163. ruse de guerre: war strategem
164. rus in urbe: country in the city
165. saeva indignatio: fierce indignation
166. sal Atticum: Attic salt (wit)
167. salon des refuses: salon of the refused (exhibition of officially rejected art)
168. salto mortale: deadly jump (dangerous or crucial undertaking)
169. sancta simplicitas: holy simplicity (naivete)
170. sans doute: without doubt
171. sans gene: without embarrassment or constraint
172. sans peur et sans reproche: without fear and without reproach
173. sans souci: without worry
174. scene a faire: obligatory scene
175. secundum artem: according to the art (according to the accepted practice)
176. secundum naturam: according to nature (naturally)
177. se defendendo: in self-defense
178. semper eadem: always the same (feminine form)
179. semper fidelis: always faithful
180. semper idem: always the same (masculine form)
181. semper paratus: always prepared
182. simpliste: naive
183. splendide mendax: nobly untruthful
184. spolia opima: rich spoils (spoils of the victor)
185. status quo ante bellum: the state existing before the war
186. suaviter in modo, fortiter in re: gently in manner, strongly in deed
187. suo jure: in his own right
188. suo loco: inits proper palce
189. suo marte: by one’s own exertions
190. sur place: in place (on the spot)
191. suum cuique: to each his own
192. tant mieux: so much the better
193. tant pis: so much the worse (too bad)
194. tempus edax rerum: time, that devours all things
195. totidem verbis:: in so many words
196. totis viribus: with all one’s might
197. toto caelo: by the whole extenet of the heavens
198. toujour perdix: always partridge (too much of a good thing)
199. tour d’horizon: circuit of the horizon (general survey)
200. tous frais faits: all expenses defrayed
201. taut au contraire: quite the contrary
202. tout a vous: wholly yours (at your service)
203. tout bien ou rien: everything well (done) or nothing (attempted)
204. tout court: quite short (simply)
205. tout de meme: all the same (nevertheless)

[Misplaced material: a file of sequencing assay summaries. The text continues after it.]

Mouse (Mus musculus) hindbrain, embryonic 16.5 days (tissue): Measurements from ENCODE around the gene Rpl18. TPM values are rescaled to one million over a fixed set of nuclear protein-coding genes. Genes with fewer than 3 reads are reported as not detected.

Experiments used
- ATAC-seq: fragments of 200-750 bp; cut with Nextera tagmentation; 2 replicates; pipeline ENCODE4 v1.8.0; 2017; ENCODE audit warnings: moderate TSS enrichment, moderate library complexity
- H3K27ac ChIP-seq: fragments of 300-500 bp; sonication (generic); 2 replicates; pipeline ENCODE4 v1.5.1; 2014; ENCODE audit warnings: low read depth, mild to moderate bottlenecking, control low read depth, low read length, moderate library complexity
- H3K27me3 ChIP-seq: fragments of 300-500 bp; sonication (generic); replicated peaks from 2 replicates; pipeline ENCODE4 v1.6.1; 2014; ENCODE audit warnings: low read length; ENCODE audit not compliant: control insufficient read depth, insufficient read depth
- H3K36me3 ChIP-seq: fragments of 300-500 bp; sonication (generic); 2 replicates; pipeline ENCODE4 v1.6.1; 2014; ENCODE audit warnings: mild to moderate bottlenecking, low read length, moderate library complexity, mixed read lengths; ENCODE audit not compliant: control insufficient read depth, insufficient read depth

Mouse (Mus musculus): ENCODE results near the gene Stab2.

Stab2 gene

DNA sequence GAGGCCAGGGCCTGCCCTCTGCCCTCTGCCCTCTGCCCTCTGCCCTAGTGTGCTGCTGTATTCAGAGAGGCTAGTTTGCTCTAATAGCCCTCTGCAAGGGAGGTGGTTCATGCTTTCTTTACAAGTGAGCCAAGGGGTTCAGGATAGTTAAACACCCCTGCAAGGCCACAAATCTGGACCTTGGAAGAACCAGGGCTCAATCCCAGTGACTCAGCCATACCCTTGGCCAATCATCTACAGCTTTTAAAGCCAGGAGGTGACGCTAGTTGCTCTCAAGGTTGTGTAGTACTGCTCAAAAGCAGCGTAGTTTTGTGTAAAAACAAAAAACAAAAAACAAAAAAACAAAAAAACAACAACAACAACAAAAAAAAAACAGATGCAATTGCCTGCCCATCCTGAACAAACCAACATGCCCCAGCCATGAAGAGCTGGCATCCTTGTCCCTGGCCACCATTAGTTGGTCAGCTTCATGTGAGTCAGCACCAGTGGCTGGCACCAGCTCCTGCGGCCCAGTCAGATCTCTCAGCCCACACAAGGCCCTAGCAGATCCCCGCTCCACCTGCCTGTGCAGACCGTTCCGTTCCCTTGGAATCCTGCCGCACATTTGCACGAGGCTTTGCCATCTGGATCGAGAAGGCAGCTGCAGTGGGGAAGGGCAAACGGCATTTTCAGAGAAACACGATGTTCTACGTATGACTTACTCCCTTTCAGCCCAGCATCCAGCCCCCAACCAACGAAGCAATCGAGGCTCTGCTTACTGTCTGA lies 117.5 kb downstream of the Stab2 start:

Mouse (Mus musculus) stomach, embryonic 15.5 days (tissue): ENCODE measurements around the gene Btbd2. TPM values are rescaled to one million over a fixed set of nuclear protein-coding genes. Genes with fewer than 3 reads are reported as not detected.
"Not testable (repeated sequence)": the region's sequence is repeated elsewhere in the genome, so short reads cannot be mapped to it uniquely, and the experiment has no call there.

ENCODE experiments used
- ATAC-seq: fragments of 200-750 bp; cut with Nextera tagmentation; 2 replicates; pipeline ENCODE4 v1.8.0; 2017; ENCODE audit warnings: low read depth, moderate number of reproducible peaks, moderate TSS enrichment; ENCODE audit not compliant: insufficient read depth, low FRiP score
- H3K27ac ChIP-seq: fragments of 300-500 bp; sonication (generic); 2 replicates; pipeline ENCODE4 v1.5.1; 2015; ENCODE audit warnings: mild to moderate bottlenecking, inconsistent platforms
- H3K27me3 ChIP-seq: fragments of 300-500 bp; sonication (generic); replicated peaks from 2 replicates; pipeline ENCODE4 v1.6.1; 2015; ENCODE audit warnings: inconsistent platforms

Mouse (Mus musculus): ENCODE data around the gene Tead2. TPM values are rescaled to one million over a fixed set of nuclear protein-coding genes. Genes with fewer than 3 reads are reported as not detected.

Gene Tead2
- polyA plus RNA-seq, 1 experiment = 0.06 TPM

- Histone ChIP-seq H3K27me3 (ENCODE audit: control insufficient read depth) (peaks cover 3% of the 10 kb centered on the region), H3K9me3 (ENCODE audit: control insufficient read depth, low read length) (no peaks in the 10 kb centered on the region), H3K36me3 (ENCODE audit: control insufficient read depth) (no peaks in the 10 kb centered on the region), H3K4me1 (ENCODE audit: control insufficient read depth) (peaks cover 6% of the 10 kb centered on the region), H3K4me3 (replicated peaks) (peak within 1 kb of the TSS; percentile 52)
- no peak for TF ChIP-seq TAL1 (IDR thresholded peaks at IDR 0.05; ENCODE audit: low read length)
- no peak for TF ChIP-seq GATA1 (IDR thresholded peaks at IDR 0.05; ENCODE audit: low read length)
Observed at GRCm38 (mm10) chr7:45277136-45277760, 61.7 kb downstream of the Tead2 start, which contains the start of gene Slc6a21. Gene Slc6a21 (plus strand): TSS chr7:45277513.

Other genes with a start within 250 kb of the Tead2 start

206. tout de suite: Immediately
207. tout ensemble: all together
208. tout le monde: everybody
209. trahison de clercs: treason of the intellectuals
210. tanche de vie: slice of life
211. tristesse: melancholy
212. ultima ratio regum: the final argument of kings (war)
213. uno animo: with one mind
214. urbi et orbi: to the city and the world (to everyone)
215. utile dulci: the useful with the agreeable
216. va et vient: coming and going (traffic)
217. ventre a terre: belly to the ground (at very great speed)
218. verbatim ac litteratim: word for word, and letter for letter
219. vieux jeu: old game (old hat)
220. vin du pays: wine of the locality
221. virgo intacta: untouched virgin
222. virtute et armis: by valor of arms
223. vis medicatrix natureae: the healing power of nature
224. vita nuova: new life
225. vox et praeterea nihil: voice and nothing more

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11 Responses to “225 Foreign Phrases to Inspire You”

  • Stephen

    I think there are a couple of typos in the list. The phrase is “esprit de l’escalier” not “esprit d’le escalier”, and “ktema es ai” should be “ktema es aei”.

    In general, though, it’s a great list and thanks for sharing it.

  • Tom Jacobs

    Typos:
    3. a bouch ouverte -> à bouche ouverte
    5. a bras ouverts -> à bras ouverts
    7. a coup sur -> à coup sûr
    19. a huis clos -> à huis clos
    21. a la belle etoile -> à la belle étoile
    (I’ll stop correcting all french prepositions a into à)
    39. ausssitot dit, aussitot fait -> aussitot dit, aussitot fait
    42. bellum omnium contra onnes -> bellum omnium contra omnes
    49. cause sine qua non -> causa sine qua non
    51. comedie humaine -> comédie humaine
    52. comedie larmoyante -> comédie larmoyante
    53. comagnon de voyage-> compagnon de voyage
    58. coup de maitre -> coup de maître
    77. esprit d’le escalier -> esprit de l’escalier
    86. gens du mond -> gens du monde
    107. meden agen -> meden agan
    109. metteur et scene -> metteur en scène
    139. piece montee -> piece montée
    143. point de repere -> point de repère
    164. rus in urbe -> res in urbe
    167. salon des refuses -> salon des refusés
    171. sans gene -> sans gêne
    174. scene a faire -> scène à faire
    205. tout de meme -> tous les mêmes